Centre issues ‘fresh guidelines’ as Covid cases rise ahead of Eid

No one will be allowed to enter mosques without masks: NCOC

ISLAMABAD   –    Federal Minister for National Health Services Abdul Qadir Patel Tuesday expressed the commitment to en­sure compliance of health guidelines to avoid the spread of COVID-19.

Talking to the media persons, he said it is the matter of life of the people and every possible step will be taken for their protection from this disease. He said National Com­mand and Operation Center and NIH are fulfilling their responsibilities in this regard. Earlier, the Nation­al Command and Operation Centre (NCOC) issued fresh guidelines for Eid ul Azha, urging people to follow the issued SOPs as coronavirus cases climb across the country.

COVID cases witnessed a spike in the mid of June, with officials fear­ing that the infections would spread further due to shopping and the cel­ebrations leading up to Eid ul Azha.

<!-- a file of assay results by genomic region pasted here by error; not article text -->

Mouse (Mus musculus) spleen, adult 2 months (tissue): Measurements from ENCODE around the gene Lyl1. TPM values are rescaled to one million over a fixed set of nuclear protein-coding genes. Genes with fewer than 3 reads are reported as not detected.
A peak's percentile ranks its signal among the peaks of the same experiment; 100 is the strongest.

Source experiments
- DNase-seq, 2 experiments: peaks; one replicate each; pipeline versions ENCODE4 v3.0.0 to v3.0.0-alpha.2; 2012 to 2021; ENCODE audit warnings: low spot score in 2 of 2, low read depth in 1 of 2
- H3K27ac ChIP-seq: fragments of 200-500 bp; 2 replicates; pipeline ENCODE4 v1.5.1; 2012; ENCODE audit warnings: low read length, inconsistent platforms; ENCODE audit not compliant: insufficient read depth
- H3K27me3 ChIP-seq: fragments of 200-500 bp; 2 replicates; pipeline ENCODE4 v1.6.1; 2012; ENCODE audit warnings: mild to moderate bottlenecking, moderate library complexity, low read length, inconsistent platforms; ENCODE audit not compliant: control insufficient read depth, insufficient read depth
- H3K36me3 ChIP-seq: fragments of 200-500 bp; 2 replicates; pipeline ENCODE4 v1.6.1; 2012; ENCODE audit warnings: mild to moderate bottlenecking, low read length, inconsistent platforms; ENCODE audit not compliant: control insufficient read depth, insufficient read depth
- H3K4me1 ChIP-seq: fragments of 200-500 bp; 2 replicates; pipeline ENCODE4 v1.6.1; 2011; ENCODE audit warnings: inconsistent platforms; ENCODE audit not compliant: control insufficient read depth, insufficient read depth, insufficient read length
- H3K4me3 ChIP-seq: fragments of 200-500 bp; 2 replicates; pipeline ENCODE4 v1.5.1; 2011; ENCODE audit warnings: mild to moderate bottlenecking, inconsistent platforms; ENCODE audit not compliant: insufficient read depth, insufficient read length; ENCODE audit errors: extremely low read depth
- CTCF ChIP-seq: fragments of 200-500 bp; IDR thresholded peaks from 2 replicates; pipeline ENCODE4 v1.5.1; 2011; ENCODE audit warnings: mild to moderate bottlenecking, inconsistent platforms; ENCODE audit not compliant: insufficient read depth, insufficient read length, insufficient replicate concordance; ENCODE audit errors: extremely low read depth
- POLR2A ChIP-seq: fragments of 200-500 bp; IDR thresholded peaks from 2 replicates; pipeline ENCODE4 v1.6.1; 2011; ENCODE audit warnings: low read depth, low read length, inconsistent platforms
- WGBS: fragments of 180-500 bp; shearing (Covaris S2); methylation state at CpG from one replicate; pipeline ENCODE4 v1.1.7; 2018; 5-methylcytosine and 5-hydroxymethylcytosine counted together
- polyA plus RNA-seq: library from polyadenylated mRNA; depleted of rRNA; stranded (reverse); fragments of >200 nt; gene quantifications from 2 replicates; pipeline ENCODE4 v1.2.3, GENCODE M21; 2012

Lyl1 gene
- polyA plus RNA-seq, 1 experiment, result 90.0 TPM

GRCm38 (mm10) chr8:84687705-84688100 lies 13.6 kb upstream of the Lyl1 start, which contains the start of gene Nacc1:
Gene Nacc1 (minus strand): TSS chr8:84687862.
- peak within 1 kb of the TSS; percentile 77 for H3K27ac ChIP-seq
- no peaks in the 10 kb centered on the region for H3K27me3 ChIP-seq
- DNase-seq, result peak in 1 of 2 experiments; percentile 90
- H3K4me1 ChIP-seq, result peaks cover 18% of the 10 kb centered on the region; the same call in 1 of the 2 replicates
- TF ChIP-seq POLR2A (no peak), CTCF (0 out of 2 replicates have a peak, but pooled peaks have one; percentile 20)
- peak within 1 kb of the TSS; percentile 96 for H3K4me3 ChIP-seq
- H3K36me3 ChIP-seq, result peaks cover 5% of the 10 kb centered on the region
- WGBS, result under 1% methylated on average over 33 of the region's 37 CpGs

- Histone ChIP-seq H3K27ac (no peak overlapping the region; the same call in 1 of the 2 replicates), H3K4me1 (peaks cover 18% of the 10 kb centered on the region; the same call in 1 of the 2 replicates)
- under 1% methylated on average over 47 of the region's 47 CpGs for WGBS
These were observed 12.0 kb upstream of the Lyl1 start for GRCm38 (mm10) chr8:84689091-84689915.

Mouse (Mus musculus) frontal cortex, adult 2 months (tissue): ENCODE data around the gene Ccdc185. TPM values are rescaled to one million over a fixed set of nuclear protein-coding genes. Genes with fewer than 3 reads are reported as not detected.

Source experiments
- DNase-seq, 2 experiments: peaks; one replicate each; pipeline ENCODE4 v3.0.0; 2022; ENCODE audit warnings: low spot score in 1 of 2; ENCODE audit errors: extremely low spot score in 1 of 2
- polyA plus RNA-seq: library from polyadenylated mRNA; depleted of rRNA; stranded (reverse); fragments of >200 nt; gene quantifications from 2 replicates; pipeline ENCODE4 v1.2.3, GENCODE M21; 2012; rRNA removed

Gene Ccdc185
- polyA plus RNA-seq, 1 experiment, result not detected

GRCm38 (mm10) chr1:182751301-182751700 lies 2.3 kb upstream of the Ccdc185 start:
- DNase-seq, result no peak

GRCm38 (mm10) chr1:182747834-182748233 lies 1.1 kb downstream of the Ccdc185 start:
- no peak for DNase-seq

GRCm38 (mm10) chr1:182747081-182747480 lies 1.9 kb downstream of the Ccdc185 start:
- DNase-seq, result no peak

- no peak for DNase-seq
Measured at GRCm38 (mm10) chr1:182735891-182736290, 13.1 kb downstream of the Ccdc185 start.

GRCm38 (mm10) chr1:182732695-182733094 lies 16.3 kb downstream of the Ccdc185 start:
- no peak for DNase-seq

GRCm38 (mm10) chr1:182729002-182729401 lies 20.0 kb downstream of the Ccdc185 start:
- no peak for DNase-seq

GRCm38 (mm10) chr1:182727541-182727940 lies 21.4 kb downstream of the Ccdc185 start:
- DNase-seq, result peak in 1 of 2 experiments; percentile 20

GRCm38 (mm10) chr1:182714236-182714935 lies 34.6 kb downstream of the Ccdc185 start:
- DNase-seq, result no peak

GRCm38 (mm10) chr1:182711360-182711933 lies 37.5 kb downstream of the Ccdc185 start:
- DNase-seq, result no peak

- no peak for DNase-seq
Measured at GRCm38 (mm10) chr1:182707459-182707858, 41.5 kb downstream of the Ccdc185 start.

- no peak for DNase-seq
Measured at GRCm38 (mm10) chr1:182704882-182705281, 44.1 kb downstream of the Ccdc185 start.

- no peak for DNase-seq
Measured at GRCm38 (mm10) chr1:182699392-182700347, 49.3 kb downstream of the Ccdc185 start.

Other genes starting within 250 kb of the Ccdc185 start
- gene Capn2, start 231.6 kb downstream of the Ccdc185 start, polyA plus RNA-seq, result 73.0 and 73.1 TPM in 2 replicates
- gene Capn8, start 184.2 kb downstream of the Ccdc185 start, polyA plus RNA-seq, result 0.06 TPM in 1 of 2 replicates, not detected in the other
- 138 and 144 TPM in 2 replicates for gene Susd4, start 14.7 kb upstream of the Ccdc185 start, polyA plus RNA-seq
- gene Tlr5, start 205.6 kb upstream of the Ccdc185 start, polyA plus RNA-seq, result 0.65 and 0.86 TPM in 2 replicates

Eid will be observed on July 10 and on this festival, animals are sacri­ficed, which increases human con­tact, thereby increasing the chance of the event being a super spreader.

The National Institute of Health (NIH) data Tuesday showed that the COVID-19 positive ratio in the coun­try had declined to 3.45%. A day ear­lier, a 4.61% COVID-19 positive ra­tio was recorded in the country with 675 cases. In the last 24 hours, a to­tal of 18,950 diagnostic tests were conducted, out of which 653 samples came back positive, the data showed. On a positive note, the country re­ported no deaths in the last 24 hours from COVID-19.

The NCOC further instructed mosques to ensure social distancing of at least six feet between worship­pers to avoid physical contact. Peo­ple should also refrain from shaking hands or hugging each other to avoid the chances of disease transmission, it added. Meanwhile, no one will be allowed to enter mosques without masks. There will separate entry and exit points at the venue to avoid “jum­bling up of individuals” and hand sa­nitiser dispensers will be installed.

Separately, people have been en­couraged perform ablution at home and bring their own prayer mats to the mosques

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